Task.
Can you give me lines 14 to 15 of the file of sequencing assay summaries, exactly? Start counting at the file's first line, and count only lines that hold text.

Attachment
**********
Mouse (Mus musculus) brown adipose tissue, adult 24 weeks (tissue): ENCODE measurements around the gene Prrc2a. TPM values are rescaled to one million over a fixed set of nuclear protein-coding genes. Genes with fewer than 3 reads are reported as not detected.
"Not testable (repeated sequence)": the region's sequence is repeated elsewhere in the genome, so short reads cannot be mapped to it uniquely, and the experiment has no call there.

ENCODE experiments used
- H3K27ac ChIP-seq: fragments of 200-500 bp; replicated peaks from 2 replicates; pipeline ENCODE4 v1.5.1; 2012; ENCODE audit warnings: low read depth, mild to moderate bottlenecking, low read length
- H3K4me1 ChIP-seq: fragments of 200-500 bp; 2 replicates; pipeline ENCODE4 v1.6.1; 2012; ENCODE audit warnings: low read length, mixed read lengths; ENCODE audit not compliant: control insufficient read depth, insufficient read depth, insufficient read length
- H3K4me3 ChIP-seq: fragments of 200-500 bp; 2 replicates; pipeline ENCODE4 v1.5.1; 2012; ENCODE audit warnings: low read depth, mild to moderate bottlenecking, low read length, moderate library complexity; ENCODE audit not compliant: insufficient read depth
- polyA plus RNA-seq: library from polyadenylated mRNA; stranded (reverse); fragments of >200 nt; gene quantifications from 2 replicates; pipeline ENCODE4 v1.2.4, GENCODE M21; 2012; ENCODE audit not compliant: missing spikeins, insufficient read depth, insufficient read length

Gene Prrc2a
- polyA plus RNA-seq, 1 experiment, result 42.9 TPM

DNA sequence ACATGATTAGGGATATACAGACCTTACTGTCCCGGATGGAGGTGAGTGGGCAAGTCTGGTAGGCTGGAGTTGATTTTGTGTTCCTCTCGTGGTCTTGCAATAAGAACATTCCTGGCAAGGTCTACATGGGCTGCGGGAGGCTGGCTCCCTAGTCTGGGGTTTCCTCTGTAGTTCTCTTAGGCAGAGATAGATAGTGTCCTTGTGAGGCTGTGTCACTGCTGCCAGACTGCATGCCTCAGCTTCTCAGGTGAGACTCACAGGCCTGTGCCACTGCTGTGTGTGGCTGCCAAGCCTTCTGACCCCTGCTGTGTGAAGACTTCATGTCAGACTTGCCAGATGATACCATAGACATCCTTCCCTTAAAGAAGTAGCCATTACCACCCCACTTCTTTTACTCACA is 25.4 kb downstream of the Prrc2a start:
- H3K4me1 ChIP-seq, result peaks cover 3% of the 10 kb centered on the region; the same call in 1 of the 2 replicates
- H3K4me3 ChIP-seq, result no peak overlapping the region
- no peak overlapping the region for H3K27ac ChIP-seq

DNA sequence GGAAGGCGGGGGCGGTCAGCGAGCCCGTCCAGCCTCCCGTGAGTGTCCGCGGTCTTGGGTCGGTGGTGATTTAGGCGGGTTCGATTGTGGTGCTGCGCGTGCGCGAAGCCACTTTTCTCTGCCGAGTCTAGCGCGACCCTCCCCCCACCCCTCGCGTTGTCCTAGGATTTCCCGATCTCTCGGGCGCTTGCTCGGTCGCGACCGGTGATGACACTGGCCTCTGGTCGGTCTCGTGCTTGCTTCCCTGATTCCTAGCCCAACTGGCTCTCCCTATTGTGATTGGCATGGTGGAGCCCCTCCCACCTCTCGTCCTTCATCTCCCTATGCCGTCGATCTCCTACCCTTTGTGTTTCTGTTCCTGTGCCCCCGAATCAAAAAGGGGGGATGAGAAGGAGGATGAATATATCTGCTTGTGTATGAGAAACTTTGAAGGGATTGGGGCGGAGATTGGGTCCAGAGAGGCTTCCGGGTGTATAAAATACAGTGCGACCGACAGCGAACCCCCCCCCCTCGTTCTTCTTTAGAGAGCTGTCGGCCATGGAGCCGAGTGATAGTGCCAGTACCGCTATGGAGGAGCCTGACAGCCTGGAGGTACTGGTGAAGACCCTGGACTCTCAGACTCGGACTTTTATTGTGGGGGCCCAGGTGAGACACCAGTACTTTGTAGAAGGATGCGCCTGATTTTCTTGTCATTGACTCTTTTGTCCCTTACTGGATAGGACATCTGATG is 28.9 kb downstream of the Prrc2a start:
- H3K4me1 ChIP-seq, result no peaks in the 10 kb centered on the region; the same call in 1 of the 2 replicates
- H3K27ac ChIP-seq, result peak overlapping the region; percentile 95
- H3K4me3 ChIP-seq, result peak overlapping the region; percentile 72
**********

DNA sequence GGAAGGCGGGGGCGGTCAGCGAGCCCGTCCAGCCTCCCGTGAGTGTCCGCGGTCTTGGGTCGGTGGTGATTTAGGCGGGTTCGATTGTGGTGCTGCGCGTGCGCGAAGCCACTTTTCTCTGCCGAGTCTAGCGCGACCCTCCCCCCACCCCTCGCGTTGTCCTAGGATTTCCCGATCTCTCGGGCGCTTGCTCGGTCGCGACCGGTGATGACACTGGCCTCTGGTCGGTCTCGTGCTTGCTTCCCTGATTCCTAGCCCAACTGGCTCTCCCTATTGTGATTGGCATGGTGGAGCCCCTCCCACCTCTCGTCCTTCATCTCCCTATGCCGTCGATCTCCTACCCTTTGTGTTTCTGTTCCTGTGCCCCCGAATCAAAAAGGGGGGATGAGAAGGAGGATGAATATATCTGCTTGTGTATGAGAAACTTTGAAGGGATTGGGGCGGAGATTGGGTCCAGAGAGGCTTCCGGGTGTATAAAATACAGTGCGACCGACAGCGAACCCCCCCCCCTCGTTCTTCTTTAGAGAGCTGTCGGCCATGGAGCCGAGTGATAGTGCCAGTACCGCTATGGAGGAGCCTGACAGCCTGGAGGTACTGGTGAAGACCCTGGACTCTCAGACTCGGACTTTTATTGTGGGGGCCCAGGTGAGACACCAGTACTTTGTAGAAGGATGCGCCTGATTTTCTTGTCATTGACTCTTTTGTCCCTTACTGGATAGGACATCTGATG is 28.9 kb downstream of the Prrc2a start:
- H3K4me1 ChIP-seq, result no peaks in the 10 kb centered on the region; the same call in 1 of the 2 replicates